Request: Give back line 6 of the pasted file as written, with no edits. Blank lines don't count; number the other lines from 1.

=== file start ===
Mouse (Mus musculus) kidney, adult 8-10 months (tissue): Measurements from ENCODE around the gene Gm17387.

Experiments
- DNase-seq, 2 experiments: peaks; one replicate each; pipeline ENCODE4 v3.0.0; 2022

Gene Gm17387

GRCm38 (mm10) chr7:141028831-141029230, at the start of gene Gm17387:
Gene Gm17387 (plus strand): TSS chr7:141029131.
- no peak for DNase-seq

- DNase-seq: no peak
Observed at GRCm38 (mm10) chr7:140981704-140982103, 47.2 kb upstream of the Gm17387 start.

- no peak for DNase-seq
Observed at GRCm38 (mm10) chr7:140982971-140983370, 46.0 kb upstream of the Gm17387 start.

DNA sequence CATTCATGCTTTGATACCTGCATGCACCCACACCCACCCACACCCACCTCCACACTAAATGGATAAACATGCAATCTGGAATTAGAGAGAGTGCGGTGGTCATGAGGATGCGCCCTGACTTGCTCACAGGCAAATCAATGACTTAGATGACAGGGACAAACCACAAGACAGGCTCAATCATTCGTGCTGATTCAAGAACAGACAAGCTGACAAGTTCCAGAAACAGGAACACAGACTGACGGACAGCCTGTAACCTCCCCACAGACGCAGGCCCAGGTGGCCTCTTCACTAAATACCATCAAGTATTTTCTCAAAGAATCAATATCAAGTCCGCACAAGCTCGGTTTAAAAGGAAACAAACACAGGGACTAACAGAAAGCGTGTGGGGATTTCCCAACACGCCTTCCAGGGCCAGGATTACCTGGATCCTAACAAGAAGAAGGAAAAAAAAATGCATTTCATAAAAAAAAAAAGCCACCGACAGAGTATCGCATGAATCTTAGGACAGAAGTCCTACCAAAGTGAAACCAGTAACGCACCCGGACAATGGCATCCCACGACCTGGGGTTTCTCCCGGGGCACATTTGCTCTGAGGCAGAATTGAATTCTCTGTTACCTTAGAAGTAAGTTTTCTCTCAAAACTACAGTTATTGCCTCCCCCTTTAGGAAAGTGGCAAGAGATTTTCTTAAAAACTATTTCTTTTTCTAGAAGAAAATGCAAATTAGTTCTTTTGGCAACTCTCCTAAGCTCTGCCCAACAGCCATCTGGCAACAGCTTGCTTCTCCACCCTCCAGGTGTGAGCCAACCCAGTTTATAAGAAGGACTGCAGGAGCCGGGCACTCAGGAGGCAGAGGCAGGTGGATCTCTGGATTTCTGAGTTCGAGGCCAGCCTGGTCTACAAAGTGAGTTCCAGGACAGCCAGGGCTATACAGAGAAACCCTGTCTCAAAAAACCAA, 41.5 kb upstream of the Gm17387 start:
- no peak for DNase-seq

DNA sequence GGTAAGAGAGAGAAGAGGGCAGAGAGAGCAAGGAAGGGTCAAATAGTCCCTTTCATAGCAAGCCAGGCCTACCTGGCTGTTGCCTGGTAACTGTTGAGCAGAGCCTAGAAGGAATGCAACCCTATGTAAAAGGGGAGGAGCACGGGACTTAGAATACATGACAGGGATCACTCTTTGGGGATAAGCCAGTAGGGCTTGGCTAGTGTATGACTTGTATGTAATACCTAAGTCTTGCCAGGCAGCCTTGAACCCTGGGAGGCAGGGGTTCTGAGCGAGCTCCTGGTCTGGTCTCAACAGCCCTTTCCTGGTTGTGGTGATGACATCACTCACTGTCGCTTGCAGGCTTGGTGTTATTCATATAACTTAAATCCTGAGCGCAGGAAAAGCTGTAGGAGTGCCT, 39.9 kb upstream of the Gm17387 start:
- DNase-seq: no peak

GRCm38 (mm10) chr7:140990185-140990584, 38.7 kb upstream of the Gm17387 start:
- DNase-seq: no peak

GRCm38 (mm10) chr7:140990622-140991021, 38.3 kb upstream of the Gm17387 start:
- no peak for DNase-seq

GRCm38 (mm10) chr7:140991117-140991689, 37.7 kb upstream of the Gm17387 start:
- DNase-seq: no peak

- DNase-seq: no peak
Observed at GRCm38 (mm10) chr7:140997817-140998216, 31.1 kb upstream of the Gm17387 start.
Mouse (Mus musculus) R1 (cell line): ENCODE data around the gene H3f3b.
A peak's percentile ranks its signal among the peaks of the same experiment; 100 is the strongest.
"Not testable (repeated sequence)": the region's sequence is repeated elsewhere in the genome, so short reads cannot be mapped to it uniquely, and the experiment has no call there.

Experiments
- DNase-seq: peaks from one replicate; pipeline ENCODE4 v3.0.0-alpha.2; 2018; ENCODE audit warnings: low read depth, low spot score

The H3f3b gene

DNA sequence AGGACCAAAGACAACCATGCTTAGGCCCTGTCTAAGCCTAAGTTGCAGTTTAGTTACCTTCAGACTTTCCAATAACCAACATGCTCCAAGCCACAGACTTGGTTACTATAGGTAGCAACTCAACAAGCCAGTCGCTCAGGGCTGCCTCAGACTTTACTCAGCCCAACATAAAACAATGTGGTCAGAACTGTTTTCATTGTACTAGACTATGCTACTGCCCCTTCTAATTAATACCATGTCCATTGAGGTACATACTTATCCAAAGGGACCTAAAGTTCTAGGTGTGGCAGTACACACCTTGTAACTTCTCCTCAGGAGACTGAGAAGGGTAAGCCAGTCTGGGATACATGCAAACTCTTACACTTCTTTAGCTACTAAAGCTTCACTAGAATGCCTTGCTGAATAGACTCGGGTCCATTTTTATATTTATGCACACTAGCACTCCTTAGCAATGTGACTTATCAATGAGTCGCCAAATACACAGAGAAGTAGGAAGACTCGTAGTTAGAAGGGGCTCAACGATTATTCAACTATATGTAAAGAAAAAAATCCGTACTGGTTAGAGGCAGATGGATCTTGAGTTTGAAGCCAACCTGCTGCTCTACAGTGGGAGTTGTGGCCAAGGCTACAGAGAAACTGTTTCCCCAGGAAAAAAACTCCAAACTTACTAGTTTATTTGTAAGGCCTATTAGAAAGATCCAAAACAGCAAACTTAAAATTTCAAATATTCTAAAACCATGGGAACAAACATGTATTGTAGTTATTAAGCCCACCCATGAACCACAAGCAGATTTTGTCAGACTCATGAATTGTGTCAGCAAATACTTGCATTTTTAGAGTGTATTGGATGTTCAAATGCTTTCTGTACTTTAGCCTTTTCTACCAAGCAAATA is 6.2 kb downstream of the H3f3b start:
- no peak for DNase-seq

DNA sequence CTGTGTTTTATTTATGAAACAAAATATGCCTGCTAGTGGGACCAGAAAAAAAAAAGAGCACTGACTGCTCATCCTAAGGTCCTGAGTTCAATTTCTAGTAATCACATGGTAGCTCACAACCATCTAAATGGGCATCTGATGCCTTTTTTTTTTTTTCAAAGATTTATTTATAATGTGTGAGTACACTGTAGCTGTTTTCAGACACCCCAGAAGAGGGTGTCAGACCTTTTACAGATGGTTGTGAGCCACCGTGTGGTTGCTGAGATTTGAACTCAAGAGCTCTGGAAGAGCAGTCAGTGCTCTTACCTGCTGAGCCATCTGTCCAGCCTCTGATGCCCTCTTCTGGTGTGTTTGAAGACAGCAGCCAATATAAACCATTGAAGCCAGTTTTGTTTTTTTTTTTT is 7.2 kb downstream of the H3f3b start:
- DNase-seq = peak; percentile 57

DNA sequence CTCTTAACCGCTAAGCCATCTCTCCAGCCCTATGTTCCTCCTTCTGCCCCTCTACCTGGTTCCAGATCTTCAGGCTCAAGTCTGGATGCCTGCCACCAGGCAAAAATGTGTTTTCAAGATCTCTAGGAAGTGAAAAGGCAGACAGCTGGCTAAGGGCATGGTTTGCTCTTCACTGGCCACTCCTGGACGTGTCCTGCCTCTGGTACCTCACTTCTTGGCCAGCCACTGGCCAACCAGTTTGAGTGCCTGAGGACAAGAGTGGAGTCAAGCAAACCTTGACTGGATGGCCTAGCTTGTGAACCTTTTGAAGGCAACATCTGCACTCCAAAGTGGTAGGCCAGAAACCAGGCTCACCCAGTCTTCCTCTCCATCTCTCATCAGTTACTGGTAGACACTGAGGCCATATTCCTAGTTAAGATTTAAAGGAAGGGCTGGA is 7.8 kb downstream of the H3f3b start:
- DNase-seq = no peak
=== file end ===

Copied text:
Gene Gm17387 (plus strand): TSS chr7:141029131.